Craig Massei: Get bodies on him. That's probably not as easy as it sounds - Willis is so darn quick and instinctive - but the Cardinals did an excellent job of getting to Willis at the second level and keeping him bottled in traffic along the line of scrimmage. I'm not sure the Arizona game was such a strong start for Willis. He finished with just five tackles - that's a career low, by the way - and he got blown out of a hole in a goal-line situation when Arizona scored the touchdown that put the Cards in command. That said, the guy has few if any weaknesses. Willis is awesome. He has the makeup of an all-time great if he can stay healthy.


Doug Farrar: The 49ers gave Nate Clements a huge contract in 2007, only to see him become one of the most targeted cornerbacks in the NFL that season. With DeAngelo Hall replacing Clements as the Bay Area's biggest secondary overspend, what does Clements have to do to get his game in line with his paycheck? Or, is he there and the numbers don't reflect it?

Craig Massei: Clements had an excellent debut season with the 49ers last year. He often shadowed the opponent's top receiver on a weekly basis and made a lot of plays, leading the team with four interceptions, 18 passes defensed, three forced fumbles and finishing third on the team with 110 tackles. Opponents actually went away from Clements most of the season. That's not to say he wasn't challenged and didn't give up some plays, but if there's a statistic you're referring to that says he was targeted often, it might have something to do with San Francisco's defense being on the field for far more plays than any other NFL defense in 2007. The 49ers were pleased with what they got from Clements last year and from this viewpoint, he played well and is one of the team's very best players. He was named San Francisco's co-MVP last season and also was selected as a Pro Bowl alternate. Now, DeAngelo Hall, that's another story...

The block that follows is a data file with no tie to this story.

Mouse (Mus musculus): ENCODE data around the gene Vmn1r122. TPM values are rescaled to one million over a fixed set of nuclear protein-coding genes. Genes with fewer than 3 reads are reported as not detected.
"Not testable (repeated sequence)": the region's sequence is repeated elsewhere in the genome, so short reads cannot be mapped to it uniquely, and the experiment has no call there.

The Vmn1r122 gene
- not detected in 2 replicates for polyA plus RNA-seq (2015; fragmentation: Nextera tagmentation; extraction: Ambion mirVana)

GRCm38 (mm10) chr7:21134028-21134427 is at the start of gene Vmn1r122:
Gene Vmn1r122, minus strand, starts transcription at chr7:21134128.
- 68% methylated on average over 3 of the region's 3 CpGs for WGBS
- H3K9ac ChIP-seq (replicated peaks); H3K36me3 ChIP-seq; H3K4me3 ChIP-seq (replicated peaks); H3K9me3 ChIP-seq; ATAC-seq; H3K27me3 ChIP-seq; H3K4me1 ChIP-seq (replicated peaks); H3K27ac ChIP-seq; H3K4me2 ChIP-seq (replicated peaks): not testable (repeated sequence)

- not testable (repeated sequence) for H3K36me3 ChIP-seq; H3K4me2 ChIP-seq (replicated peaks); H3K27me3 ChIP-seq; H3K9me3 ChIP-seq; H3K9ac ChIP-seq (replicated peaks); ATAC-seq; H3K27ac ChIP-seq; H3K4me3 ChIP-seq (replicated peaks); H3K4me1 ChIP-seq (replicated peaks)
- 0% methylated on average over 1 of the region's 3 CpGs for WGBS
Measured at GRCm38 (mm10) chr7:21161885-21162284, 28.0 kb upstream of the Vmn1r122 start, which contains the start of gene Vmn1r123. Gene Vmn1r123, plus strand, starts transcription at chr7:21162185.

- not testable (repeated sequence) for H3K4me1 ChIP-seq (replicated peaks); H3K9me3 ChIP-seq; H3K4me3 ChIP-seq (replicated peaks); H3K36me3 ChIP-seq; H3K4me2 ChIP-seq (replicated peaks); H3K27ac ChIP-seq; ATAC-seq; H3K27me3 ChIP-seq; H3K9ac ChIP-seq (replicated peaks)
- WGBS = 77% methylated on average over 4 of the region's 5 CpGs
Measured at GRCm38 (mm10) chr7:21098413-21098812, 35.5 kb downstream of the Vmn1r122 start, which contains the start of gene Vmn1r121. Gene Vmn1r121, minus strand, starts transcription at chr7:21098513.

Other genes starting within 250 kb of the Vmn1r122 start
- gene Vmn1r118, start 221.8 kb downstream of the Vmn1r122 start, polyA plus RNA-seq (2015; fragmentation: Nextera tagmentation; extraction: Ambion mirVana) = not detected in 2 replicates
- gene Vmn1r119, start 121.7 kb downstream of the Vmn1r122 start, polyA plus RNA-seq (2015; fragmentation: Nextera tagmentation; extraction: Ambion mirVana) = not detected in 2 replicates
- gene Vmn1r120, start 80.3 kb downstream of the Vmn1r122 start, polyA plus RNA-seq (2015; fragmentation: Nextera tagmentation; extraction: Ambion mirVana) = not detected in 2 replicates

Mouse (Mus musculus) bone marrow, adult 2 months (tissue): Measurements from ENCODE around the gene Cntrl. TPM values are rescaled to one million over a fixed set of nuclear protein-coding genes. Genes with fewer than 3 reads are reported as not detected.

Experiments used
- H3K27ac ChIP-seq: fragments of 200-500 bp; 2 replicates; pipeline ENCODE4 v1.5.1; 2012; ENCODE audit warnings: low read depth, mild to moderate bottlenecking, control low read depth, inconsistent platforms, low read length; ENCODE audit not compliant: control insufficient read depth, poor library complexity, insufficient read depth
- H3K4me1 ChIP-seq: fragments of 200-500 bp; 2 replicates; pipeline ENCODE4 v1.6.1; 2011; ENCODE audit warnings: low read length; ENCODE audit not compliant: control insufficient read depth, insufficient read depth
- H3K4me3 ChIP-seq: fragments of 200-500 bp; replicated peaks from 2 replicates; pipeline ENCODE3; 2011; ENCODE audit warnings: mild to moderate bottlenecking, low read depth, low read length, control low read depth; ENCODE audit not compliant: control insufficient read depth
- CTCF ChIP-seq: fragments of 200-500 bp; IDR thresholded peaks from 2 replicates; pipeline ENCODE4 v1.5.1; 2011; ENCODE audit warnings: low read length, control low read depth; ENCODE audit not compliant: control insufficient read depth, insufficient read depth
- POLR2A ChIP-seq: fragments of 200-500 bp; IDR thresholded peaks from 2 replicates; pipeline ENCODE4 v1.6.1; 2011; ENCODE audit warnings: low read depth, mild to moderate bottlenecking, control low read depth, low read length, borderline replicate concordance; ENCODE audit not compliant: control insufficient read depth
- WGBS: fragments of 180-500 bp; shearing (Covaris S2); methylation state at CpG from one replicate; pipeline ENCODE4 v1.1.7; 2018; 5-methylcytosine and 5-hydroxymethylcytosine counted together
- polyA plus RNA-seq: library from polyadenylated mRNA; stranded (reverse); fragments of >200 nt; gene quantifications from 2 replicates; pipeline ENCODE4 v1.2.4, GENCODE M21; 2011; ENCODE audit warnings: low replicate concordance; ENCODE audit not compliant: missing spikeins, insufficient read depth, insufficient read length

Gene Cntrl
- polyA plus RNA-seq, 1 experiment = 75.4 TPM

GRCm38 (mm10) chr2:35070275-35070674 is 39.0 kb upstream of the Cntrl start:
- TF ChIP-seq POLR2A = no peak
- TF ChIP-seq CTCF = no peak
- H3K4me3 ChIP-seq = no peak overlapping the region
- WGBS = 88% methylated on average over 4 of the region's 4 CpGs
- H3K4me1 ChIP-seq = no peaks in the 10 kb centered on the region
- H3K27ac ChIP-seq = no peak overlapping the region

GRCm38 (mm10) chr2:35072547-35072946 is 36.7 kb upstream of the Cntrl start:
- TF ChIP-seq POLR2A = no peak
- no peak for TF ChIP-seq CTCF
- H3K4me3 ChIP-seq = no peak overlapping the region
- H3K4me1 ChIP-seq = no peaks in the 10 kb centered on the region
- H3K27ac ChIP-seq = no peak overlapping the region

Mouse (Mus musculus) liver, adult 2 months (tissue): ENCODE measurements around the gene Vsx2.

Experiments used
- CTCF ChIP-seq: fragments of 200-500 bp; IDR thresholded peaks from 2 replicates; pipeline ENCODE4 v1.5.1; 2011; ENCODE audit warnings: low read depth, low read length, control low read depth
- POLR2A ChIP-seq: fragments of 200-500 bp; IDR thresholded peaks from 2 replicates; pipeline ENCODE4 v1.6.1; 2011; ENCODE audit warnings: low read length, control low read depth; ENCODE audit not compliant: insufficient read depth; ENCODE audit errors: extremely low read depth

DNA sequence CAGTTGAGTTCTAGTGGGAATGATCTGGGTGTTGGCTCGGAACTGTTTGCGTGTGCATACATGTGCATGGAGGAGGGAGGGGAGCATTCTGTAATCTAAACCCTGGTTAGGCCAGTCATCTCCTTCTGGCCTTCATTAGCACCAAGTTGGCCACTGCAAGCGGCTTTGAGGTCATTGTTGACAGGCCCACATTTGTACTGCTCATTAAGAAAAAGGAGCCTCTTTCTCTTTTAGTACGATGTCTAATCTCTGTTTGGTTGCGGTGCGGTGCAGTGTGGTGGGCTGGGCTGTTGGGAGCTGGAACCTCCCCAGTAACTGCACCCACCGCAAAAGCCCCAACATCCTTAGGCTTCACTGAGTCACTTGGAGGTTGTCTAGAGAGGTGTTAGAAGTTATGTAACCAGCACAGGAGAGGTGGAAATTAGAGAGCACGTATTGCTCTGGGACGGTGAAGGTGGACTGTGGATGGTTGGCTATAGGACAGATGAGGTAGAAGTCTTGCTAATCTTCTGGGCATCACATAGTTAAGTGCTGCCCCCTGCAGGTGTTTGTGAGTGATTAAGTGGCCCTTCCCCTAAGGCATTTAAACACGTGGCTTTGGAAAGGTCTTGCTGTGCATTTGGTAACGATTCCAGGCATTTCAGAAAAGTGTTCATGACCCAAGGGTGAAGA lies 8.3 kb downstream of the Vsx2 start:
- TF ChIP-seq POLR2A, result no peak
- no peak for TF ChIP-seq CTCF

Doug Farrar: It's common knowledge that Mike Nolan is on the hot seat -- anything less than eight wins this year would put him in further jeopardy. Whether he stays or goes, what is the long-term plan for the 49ers? How will McCloughan's personnel philosophy define the team, and is the franchise any closer to contention than it was before the new administration took over?

Craig Massei: They must be closer to the playoffs than before McNolan arrived, because the team was so darn far away from that level when that duo arrived to run the program in 2005. The 49ers were virtually an expansion team then, and now they have a roster that is chock full of talent. So, yeah, they're closer to contention, but as was evidenced in the opener, how close may be a matter of perception. The 49ers are a difficult team to gauge right now. There is some transition ongoing with the move to a new offense and new quarterback, and it's going to take a while to see what kind of groove this team settles into, whether it will truly be competitive - as it appears quite capable of doing - or continue to struggle for whatever reasons that may arise. McCloughan's philosophy is to build with young talent through the draft - nothing radically original there - but the team is where it is, and he has been a part of getting the 49ers there from the start just like Nolan. So, as far as where this team is going and who will be leading it there, we really have to see how things play out over the course of this season, and over the next few months in particular.

PART IV: Make sure to check back on both SFIllustrated.com and Seahawks.NET as Craig and Doug conclude their back-and-forth interaction with Doug answering five final questions from Craig.


Niners Digest Top Stories